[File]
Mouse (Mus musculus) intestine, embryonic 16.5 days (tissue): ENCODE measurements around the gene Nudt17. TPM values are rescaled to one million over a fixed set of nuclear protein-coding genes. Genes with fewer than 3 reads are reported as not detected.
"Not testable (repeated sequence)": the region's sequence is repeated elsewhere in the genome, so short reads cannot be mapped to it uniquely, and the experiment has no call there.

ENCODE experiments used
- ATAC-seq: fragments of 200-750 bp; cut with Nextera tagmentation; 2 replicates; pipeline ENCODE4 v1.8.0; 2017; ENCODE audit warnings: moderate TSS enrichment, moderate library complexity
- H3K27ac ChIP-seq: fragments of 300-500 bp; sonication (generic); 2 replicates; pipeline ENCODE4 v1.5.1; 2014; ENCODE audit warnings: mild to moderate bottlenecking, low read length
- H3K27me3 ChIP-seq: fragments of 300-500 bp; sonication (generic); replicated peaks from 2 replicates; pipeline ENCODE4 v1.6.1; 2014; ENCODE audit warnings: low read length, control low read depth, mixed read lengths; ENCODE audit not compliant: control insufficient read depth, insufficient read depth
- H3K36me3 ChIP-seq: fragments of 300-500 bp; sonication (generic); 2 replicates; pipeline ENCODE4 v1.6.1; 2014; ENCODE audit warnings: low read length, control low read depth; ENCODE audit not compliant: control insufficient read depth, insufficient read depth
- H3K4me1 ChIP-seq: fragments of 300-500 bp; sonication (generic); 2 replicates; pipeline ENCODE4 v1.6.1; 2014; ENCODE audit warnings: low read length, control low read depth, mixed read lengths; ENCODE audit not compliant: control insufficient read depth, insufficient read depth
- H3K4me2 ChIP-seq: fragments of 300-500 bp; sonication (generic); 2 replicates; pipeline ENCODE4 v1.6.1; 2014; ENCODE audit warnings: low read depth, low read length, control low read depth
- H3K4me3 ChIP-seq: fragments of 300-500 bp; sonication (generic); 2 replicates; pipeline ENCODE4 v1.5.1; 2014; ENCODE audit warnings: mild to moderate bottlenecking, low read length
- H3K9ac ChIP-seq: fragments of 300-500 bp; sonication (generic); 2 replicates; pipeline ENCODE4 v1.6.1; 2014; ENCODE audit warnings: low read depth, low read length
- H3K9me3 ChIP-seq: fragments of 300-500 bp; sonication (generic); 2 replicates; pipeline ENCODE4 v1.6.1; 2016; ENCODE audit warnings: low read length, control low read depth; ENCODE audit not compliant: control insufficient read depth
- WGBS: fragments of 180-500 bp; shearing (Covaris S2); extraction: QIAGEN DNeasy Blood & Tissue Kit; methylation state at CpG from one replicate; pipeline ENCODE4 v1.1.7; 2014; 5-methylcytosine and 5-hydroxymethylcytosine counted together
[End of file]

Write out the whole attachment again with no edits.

Mouse (Mus musculus) intestine, embryonic 16.5 days (tissue): ENCODE measurements around the gene Nudt17. TPM values are rescaled to one million over a fixed set of nuclear protein-coding genes. Genes with fewer than 3 reads are reported as not detected.
"Not testable (repeated sequence)": the region's sequence is repeated elsewhere in the genome, so short reads cannot be mapped to it uniquely, and the experiment has no call there.

ENCODE experiments used
- ATAC-seq: fragments of 200-750 bp; cut with Nextera tagmentation; 2 replicates; pipeline ENCODE4 v1.8.0; 2017; ENCODE audit warnings: moderate TSS enrichment, moderate library complexity
- H3K27ac ChIP-seq: fragments of 300-500 bp; sonication (generic); 2 replicates; pipeline ENCODE4 v1.5.1; 2014; ENCODE audit warnings: mild to moderate bottlenecking, low read length
- H3K27me3 ChIP-seq: fragments of 300-500 bp; sonication (generic); replicated peaks from 2 replicates; pipeline ENCODE4 v1.6.1; 2014; ENCODE audit warnings: low read length, control low read depth, mixed read lengths; ENCODE audit not compliant: control insufficient read depth, insufficient read depth
- H3K36me3 ChIP-seq: fragments of 300-500 bp; sonication (generic); 2 replicates; pipeline ENCODE4 v1.6.1; 2014; ENCODE audit warnings: low read length, control low read depth; ENCODE audit not compliant: control insufficient read depth, insufficient read depth
- H3K4me1 ChIP-seq: fragments of 300-500 bp; sonication (generic); 2 replicates; pipeline ENCODE4 v1.6.1; 2014; ENCODE audit warnings: low read length, control low read depth, mixed read lengths; ENCODE audit not compliant: control insufficient read depth, insufficient read depth
- H3K4me2 ChIP-seq: fragments of 300-500 bp; sonication (generic); 2 replicates; pipeline ENCODE4 v1.6.1; 2014; ENCODE audit warnings: low read depth, low read length, control low read depth
- H3K4me3 ChIP-seq: fragments of 300-500 bp; sonication (generic); 2 replicates; pipeline ENCODE4 v1.5.1; 2014; ENCODE audit warnings: mild to moderate bottlenecking, low read length
- H3K9ac ChIP-seq: fragments of 300-500 bp; sonication (generic); 2 replicates; pipeline ENCODE4 v1.6.1; 2014; ENCODE audit warnings: low read depth, low read length
- H3K9me3 ChIP-seq: fragments of 300-500 bp; sonication (generic); 2 replicates; pipeline ENCODE4 v1.6.1; 2016; ENCODE audit warnings: low read length, control low read depth; ENCODE audit not compliant: control insufficient read depth
- WGBS: fragments of 180-500 bp; shearing (Covaris S2); extraction: QIAGEN DNeasy Blood & Tissue Kit; methylation state at CpG from one replicate; pipeline ENCODE4 v1.1.7; 2014; 5-methylcytosine and 5-hydroxymethylcytosine counted together